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Big Jack

Big Jack(1949)

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teaser Big Jack (1949)

Wallace Beery had played comedy roles, villains and blustering men of adventure in silent films, and when sound came in found perhaps his best co-star Marie Dressler in Min and Bill (1930). Almost as wild and wooly in real life as his famous screen characters Long John Silver and Pancho Villa, Beery reportedly lost two wives (one of them the legendary Gloria Swanson) due to excessive drinking. Yet Beery remained a popular MGM star until his death in April of 1949. Released two weeks later, Big Jack sees him playing to his strengths as a Maryland highwayman circa 1810, a 'roughneck with a heart of gold'. Jack is harassed and hugged by his wife (Marjorie Main), broad antics that serve as comedy relief within historian James Thomas Flexner's fairly serious story about the development of medical science. Frequently in need of a doctor's assistance, robber Jack becomes involved in the murky doings of Dr. Meade (Richard Conte), whose experiments require the illegal practice of exhuming corpses for study. The outlaw forms a partnership with the idealistic Dr. Meade, who decides to defy the rules of his profession by performing an experimental 'operation' on a sick little girl. As is the custom with sentimental Wallace Beery vehicles, Big Jack's big heart saves the day. Trade reviews couldn't decide whether Big Jack was a comedy or a drama, but all seemed to agree that its subject matter was revolting. Grave robbing might be acceptable activity for Boris Karloff in the horror hit The Body Snatcher (1945), but not in light entertainment for the whole family. Cue magazine summed up the consensus opinion: "...ghoulish business -- a cheap and tasteless mess about a medical grave robber, a low-comedy bandit and their joint vivisection troubles."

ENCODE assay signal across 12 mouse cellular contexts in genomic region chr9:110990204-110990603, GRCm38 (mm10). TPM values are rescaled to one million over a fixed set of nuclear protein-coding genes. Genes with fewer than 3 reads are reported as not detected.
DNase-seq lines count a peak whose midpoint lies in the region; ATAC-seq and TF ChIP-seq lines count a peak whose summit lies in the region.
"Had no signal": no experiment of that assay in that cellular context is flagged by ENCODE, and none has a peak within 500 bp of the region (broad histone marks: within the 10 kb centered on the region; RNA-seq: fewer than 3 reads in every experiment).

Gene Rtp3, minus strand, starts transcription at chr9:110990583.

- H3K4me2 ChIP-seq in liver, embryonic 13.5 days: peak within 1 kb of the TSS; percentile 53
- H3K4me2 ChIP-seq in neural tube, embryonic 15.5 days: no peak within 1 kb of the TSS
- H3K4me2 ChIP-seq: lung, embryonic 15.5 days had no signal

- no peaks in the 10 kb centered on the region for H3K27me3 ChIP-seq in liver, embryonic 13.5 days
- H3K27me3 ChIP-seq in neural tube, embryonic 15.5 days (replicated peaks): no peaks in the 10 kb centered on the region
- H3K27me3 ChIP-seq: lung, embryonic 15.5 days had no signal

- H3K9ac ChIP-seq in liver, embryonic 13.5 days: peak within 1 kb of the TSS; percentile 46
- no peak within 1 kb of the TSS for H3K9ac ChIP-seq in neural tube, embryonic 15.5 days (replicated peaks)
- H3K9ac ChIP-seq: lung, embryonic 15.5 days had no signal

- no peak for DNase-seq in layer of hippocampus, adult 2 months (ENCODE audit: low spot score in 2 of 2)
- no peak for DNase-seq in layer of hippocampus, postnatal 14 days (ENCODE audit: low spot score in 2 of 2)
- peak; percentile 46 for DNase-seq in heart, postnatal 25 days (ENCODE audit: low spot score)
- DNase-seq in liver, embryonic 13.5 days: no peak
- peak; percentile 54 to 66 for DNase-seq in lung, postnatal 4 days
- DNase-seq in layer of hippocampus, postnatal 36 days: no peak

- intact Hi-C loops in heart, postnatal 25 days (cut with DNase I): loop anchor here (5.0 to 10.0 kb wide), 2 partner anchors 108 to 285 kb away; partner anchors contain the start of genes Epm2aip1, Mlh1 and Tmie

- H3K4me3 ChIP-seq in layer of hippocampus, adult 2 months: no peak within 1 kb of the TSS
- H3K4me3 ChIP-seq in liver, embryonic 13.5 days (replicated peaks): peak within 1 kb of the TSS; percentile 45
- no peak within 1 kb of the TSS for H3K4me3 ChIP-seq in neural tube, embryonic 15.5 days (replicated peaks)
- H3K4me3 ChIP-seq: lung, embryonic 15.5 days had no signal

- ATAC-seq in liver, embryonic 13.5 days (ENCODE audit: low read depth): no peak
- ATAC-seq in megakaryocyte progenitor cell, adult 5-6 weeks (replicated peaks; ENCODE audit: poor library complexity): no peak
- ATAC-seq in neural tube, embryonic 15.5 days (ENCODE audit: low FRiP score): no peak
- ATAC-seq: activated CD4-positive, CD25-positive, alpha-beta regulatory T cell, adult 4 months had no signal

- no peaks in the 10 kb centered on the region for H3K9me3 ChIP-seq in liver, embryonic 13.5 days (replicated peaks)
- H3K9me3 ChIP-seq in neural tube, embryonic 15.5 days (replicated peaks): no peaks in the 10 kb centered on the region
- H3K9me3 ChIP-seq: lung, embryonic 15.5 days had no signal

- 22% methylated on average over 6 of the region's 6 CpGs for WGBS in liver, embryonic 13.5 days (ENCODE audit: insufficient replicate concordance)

By Glenn Erickson

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